WASHINGTON - Right up until the end, al-Qaida founder Osama bin Laden remained focused on striking the United States, its Western allies and governments seen as U.S. proxies, and he was leery of distractions that could weaken the terror group's resolve.
“America was never as hated and detested by all the people in the world as it is now,” bin Laden wrote in a letter, citing “the torture of the brothers in Guantanamo and Abu Ghraib.”
“Everyone should forget about his disagreements and focus his efforts on eliminating the bigger adversary,” he said in a separate, undated letter to a Shaikh Mahmud.
50 documents released
The letters, among almost 50 declassified documents released Thursday by the U.S. intelligence community, shed few new insights into bin Laden's thinking as he hid in his compound in Abbottabad, Pakistan.
Rather, the last of three installments of material captured during the 2011 raid that killed the terror mastermind helps complete a picture of al-Qaida at a critical juncture, as it tried to spread its influence during the early days of the so-called Arab Spring.
“The declassified documents reveal bin Laden's strategy for upending global politics through protracted violent conflict,” according to one of the analysts who worked on the documents.
Hoping for U.S. involvement
According to the documents, bin Laden saw the Arab Spring as a “transitional phase” and wrote of the need to “portray our vision on the revolutions in the Arab world.”
But the focus was still on pushing Arab regimes with good ties to the West toward a tipping point, hoping the U.S. would intervene and create an opening for the jihadist movement.
“What you're seeing then is the early parts of its strategy that then got this unexpected lift,” said Daveed Gartenstein-Ross, a senior fellow at the Foundation for Defense of Democracies. “They're looking at how to disperse fighters and cause chaos and suddenly the whole region is plunged into chaos.”
“Jihadists could actually get a sizeable foothold without the U.S. stepping in,” he said, allowing al-Qaida to change its trajectory following bin Laden's death into an even more dangerous threat.
“It can operate much more openly now,” said Gartenstein-Ross. “It has much more of a presence across multiple theaters.”
Sons warned in letters
While bin Laden may not have been able to envision the threat his terror group eventually would pose, other documents show he was keenly aware of his security environment.
Throughout, he remained deeply suspicious of Iran, referring to what he called “tyrant prisons,” while noting how Tehran was hosting members of his family.
In a letter to his sons Uthman and Muhammad, bin Laden warned of the lengths to which Iran might go to track their movements.
“Remember any questionable action or observation in any hospital in Iran,” he wrote. “If they inject you with a shot, this shot might be loaded with a tiny chip.”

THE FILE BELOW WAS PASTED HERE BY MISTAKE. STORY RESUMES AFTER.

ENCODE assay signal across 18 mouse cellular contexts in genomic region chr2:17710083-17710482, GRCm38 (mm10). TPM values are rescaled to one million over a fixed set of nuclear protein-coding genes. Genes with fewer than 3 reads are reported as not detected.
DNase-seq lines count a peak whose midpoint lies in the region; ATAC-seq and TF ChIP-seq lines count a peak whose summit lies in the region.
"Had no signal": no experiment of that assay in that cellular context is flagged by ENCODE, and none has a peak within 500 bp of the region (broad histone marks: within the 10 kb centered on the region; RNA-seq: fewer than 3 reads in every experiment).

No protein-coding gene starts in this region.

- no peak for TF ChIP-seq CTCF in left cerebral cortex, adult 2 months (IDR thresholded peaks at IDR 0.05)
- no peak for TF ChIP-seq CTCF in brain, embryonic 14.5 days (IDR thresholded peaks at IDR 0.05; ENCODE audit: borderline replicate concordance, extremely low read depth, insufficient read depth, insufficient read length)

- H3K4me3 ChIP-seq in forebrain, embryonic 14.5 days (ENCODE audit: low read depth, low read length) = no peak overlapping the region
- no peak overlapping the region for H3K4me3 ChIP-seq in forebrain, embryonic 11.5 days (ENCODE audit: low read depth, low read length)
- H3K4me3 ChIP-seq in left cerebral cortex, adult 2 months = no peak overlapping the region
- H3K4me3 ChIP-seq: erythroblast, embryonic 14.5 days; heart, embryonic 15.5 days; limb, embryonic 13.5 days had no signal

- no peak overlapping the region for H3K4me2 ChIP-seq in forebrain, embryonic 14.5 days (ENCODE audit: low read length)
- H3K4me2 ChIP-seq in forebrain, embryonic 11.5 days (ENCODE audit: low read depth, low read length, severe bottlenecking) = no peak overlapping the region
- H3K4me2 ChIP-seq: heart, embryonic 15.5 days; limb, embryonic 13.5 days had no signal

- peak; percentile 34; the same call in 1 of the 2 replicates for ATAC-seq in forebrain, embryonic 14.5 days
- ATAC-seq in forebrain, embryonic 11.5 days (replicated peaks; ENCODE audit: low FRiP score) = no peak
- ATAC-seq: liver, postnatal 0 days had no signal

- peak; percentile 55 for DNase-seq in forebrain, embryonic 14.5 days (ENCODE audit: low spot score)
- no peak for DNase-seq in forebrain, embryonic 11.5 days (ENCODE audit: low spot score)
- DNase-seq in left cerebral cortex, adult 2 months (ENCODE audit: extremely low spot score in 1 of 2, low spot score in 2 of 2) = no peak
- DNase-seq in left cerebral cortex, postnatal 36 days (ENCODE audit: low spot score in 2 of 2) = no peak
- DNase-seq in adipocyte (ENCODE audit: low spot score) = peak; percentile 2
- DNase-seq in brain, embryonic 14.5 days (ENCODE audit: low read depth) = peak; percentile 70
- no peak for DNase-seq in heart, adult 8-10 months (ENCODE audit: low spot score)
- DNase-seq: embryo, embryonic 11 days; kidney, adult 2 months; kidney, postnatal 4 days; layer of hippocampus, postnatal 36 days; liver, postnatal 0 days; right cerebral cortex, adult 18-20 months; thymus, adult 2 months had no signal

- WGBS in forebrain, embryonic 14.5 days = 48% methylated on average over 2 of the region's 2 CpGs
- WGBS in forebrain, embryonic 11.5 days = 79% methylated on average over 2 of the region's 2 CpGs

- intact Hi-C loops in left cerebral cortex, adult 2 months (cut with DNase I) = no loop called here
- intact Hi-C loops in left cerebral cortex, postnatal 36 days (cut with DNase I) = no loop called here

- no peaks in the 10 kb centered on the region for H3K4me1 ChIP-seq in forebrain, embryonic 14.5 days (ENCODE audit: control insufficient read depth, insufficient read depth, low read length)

It was not the first time the al-Qaida leader had worried about efforts to track family members after visits to Iran.
Worried about tracking devices
In a letter released last year as part of the second tranche of declassified materials, bin Laden worried that tracking devices may have been implanted in a filling his wife got while visiting a dentist in Iran, although he blamed the U.S.
“The size of the chip is about the length of a grain of wheat and the width of a fine piece of vermicelli,” he wrote.
Yet at other times, as revealed in this last set of documents, the al-Qaida leader's paranoia appears to give way to optimism, pointing to U.S. failures in Iraq and Afghanistan.
In a letter to his sister Um Abd-al-Rahman, bin Laden even expresses hope that he will be able to see her soon.
“The media released the speech of President Obama that he would withdraw the American forces from Afghanistan after six months,” he wrote. “Matters will be relieved and our movement will be easier.”
Still other documents reveal deliberations on matters both mundane and, perhaps, surprising.
Image, branding a concern
In one letter to Abu Muhammad Salah, bin Laden addresses what he calls “the top secret matter” of al-Qaida militants “in their unfortunate celibacy” due to a lack of available wives.
“We have no objection to clarifying to the brothers that they may, in such conditions, masturbate,” he wrote.
Still other discussions touched on the use of hostages, the forging relationships with selected media outlets and persistent concerns about al-Qaida's image and branding.
“It continues to show how connected bin Laden was to the overall al-Qaida network even though his Internet access was limited,” said Gartenstein-Ross. “He knew that he could direct strategy and would be listened to.”
VOA's Lynn Davis contributed to this report